Photo credit: "Fog in the Valley, Candle in the Sky" by Zach Dischner under Creative Commons Attribution 2.0.

Tuesday, January 15

The Starburst Method: Summarizing Your Story In One Sentence

The Starburst Method: Summarizing Your Story In One Sentence

This is the final chapter in The Starburst Method. It has been quite a journey!

Our goal has been to work from an initial concept to produce a one sentence description that communicates who the protagonist is, what she wants, as well as the central conflict of the story.

For some reason this has been the most difficult of all the posts to write, but the idea here is simple enough. We're going to take the five paragraphs we crafted over the last few days, take the ideas we developed, and use those ideas to craft one gloriously concise sentence that describes the essential concepts in our story. (For an earlier discussion of this see: The Structure Of Short Stories: The Elevator Pitch Version)

Last time, in The Starburst Method: The Hero's Journey, Part 3, I gave an example of the hero's journey using The Firm as an example. Here I'll extend that example and summarize it using one sentence.

A One Sentence Summary Of The Firm

Mitch McDeere is a smart, motivated, young lawyer living in Boston. But when he gets a job with a group of crooked lawyers, Mitch must thread his way between the dual threats of the FBI and the mob in order to preserve both his life and his law degree.
Here's how I came by this (by the way, this is all thanks to Nathan Bransford):
[protagonist name] is a [description of protagonist] living in [setting]. But when [complicating incident], [protagonist name] must [protagonist's quest] and [verb] [villain] in order to [protagonist's goal]. (Query Letter Mad Lib)
Let's look at one more example, this time using The Matrix.

A One Sentence Summary Of The Matrix

1. Protagonist's name:

2. Description of protagonist:
Office worker by day, hacker by night

3. Setting:
The Matrix, which appears to be North America in the late 1990s. Neo senses some of this, he wants to know the truth, but has trouble believing.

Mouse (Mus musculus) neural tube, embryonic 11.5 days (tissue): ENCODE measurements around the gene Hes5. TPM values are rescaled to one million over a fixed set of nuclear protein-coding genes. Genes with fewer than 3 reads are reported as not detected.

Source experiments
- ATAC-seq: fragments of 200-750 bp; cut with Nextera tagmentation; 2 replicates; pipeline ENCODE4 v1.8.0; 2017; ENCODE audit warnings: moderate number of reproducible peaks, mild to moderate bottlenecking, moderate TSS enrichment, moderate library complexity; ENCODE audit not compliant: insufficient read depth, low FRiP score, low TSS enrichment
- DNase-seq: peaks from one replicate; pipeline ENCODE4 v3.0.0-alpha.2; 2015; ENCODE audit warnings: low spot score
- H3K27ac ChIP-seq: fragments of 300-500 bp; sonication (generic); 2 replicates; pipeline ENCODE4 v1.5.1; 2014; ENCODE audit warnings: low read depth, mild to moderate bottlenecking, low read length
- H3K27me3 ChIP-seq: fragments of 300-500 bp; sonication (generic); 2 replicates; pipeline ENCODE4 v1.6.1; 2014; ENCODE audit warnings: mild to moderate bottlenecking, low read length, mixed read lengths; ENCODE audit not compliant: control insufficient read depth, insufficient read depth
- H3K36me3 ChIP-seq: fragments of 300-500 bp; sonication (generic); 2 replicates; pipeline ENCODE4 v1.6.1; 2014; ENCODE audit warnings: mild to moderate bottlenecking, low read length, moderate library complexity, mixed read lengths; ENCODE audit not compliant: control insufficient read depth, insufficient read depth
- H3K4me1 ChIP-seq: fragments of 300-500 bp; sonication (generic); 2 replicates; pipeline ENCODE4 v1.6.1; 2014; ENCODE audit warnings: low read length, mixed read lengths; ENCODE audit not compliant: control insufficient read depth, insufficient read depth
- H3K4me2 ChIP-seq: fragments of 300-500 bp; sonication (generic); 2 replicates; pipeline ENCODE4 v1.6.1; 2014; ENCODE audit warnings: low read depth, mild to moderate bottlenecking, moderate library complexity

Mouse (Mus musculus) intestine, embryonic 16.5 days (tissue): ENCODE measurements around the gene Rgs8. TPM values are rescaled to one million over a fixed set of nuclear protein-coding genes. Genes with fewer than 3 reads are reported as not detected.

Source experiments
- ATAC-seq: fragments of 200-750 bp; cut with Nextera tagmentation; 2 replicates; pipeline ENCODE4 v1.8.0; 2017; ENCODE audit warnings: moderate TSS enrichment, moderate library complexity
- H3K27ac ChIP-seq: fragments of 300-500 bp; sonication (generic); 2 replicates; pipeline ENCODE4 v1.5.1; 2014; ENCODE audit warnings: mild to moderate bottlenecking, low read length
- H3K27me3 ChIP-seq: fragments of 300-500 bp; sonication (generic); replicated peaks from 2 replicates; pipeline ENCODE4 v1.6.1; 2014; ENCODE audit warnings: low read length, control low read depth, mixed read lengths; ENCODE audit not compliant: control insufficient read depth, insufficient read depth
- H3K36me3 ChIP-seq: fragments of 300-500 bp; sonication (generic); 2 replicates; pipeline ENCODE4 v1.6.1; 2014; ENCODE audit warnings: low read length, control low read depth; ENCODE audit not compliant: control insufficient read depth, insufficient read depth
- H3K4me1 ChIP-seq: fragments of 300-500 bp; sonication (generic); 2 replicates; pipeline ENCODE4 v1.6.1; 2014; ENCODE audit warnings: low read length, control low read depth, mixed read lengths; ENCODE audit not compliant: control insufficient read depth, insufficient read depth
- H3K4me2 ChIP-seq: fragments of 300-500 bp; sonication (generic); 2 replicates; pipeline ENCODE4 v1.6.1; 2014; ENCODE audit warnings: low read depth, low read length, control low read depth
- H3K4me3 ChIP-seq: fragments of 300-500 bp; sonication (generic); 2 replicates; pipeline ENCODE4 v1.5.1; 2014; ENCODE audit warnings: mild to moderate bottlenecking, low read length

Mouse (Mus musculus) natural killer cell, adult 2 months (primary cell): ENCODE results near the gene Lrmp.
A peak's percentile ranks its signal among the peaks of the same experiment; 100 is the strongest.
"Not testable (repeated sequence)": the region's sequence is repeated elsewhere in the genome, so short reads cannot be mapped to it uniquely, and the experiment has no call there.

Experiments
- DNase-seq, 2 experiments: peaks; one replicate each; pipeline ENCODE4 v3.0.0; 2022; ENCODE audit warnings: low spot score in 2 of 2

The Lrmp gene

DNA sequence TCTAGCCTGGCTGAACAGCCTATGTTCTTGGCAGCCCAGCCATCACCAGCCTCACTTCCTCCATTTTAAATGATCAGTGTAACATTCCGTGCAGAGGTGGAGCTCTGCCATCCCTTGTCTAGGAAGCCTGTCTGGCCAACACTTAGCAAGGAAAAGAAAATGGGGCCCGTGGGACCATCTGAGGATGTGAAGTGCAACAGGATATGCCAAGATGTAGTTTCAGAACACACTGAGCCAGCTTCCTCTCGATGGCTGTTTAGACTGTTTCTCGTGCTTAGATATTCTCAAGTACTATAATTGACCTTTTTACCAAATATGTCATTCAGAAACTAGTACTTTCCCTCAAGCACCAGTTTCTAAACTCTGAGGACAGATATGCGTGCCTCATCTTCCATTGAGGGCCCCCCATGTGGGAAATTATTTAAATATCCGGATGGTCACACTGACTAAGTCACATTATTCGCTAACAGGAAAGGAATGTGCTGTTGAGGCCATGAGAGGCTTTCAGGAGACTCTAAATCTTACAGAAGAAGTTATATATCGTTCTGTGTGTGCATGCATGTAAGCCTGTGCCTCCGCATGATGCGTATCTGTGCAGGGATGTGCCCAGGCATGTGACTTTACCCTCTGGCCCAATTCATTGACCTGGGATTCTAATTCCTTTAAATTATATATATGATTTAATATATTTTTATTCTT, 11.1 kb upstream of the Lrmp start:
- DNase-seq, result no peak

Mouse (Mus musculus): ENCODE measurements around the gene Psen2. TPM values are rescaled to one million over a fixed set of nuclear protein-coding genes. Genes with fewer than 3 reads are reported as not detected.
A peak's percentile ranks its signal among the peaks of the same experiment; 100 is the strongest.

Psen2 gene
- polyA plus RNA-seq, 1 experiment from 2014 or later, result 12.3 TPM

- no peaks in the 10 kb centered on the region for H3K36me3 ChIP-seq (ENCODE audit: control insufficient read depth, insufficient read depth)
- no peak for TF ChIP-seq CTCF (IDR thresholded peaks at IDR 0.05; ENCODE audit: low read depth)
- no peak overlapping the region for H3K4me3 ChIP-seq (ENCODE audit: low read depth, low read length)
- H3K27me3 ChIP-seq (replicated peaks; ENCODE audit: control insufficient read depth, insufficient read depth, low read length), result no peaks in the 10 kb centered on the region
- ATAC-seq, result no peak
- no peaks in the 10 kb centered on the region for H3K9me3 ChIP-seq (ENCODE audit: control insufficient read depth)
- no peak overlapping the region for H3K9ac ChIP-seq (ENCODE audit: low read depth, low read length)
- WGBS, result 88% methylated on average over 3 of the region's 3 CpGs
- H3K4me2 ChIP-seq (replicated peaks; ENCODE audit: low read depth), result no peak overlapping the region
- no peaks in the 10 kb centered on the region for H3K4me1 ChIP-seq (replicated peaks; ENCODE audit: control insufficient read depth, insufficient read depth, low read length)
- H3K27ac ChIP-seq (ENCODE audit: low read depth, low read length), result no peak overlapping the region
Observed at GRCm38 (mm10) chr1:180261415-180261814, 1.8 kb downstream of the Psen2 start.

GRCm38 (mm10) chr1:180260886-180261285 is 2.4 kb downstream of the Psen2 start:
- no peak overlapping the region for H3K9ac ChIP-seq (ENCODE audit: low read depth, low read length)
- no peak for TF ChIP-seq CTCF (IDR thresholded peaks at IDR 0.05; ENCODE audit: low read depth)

4. Protagonist's goal:
To expose the Matrix and defeat the machines.

5. Antagonist's name:
The machines. The main minion of the machines: Agent Smith

6. Description of antagonist:
Agents are protectors/servants of the machines that built the matrix and enslaved the human race.

7: Antagonist's goal:
To protect the matrix.

Notice some of my answers are long and rambling, that's okay. We're still at the brainstorming stage. Now we take this information and plug it into our formula:
Neo is an office worker by day, hacker by night, who hates his job and is looking for something more: The Truth. When Trinity, an infamous hacker, introduces Neo to Morpheus and the truth of human existence Neo must decide whether to embrace the bitter pill of truth or go back to the comfortable reality created by the machines who ensnared humanity. 
The way I've written this up The Matrix looks like a Character Story. At the beginning we have a character, Thomas Anderson, who is dissatisfied with his role in society and at the end our character, Neo, has found a new role: he is The One.

This Character Story is also, to a lesser degree, a Milieu Story as well as a love story. The other stories are either closed out first or at the same time as the Character Story.

Getting Our Description Down To One Sentence

Now let's be brutal and get our description down to one sentence. No rambling allowed!

What is the main element? Since this is a Character Story the main element is that the protagonist, Thomas Anderson, is dissatisfied with his role in society and, at the end, succeeds in changing it.

Since I don't want to give any spoilers--this is the description you'd give to anyone who asked what your book is about; telling them the ending wouldn't be friendly--I'm not going to talk about the ending.

I'm sure you could do better but here's what I came up with.

My one sentence summary of The Matrix:

When Thomas Anderson, an office worker by day and rebel by night, meets infamous hacker Trinity and learns the true nature of reality--the we are all trapped in an illusion--he wants to free himself and others, but can he defeat the machines?
If I thought this was a Milieu Story I would have summarized the movie this way:
When Thomas Anderson discovers the strange new world of the Matrix he learns humanity has been enslaved by intelligent machines and he is the only one who can save the world.
You know what? I like the second way better! Even though I don't think this is a Milieu Story, that's the version I'd tell folks. Besides, the goal is to craft a single sentence that describes the story and both of the above give one an idea of the main theme of the Matrix: The One--Neo--will save humanity from the machines and the prison they have created for us.

Want to try summarizing your work in progress? Please do! Why not share it in the comments.

Other articles you might like:

- F. Scott Fitzgerald On The Price Of Being A Great Writer
- Using Public Domain Characters In Your Stories
- Link Mashup: The Million Follower Fallacy, Showing Not Telling, Goals Not Dreams

Photo credit: "Shanghai Rollercoaster." by @yakobusan Jakob Montrasio 孟亚柯 under Creative Commons Attribution 2.0.